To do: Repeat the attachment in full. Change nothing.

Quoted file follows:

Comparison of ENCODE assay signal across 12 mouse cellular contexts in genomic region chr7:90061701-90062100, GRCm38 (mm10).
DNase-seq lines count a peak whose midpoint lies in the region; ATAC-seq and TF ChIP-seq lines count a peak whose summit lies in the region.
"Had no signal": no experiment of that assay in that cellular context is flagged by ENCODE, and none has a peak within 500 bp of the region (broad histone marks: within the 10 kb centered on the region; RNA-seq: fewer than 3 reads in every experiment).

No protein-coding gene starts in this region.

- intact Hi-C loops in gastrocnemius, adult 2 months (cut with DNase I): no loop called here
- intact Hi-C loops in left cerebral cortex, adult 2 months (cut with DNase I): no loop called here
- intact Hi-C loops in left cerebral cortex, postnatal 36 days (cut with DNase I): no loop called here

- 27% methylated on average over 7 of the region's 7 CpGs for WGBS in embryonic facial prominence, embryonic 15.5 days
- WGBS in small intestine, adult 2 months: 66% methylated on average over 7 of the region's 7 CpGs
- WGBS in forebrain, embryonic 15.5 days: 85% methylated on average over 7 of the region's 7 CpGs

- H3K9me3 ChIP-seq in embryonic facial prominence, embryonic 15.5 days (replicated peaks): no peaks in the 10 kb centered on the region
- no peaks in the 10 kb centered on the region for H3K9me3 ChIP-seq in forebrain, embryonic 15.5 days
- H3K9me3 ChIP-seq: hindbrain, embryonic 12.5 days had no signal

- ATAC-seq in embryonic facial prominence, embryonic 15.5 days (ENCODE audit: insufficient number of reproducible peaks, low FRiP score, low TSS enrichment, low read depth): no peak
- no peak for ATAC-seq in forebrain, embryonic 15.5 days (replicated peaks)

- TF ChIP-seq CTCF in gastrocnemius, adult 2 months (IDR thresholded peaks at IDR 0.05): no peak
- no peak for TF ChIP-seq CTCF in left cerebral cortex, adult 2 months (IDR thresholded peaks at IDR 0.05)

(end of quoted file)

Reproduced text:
Comparison of ENCODE assay signal across 12 mouse cellular contexts in genomic region chr7:90061701-90062100, GRCm38 (mm10).
DNase-seq lines count a peak whose midpoint lies in the region; ATAC-seq and TF ChIP-seq lines count a peak whose summit lies in the region.
"Had no signal": no experiment of that assay in that cellular context is flagged by ENCODE, and none has a peak within 500 bp of the region (broad histone marks: within the 10 kb centered on the region; RNA-seq: fewer than 3 reads in every experiment).

No protein-coding gene starts in this region.

- intact Hi-C loops in gastrocnemius, adult 2 months (cut with DNase I): no loop called here
- intact Hi-C loops in left cerebral cortex, adult 2 months (cut with DNase I): no loop called here
- intact Hi-C loops in left cerebral cortex, postnatal 36 days (cut with DNase I): no loop called here

- 27% methylated on average over 7 of the region's 7 CpGs for WGBS in embryonic facial prominence, embryonic 15.5 days
- WGBS in small intestine, adult 2 months: 66% methylated on average over 7 of the region's 7 CpGs
- WGBS in forebrain, embryonic 15.5 days: 85% methylated on average over 7 of the region's 7 CpGs

- H3K9me3 ChIP-seq in embryonic facial prominence, embryonic 15.5 days (replicated peaks): no peaks in the 10 kb centered on the region
- no peaks in the 10 kb centered on the region for H3K9me3 ChIP-seq in forebrain, embryonic 15.5 days
- H3K9me3 ChIP-seq: hindbrain, embryonic 12.5 days had no signal

- ATAC-seq in embryonic facial prominence, embryonic 15.5 days (ENCODE audit: insufficient number of reproducible peaks, low FRiP score, low TSS enrichment, low read depth): no peak
- no peak for ATAC-seq in forebrain, embryonic 15.5 days (replicated peaks)

- TF ChIP-seq CTCF in gastrocnemius, adult 2 months (IDR thresholded peaks at IDR 0.05): no peak
- no peak for TF ChIP-seq CTCF in left cerebral cortex, adult 2 months (IDR thresholded peaks at IDR 0.05)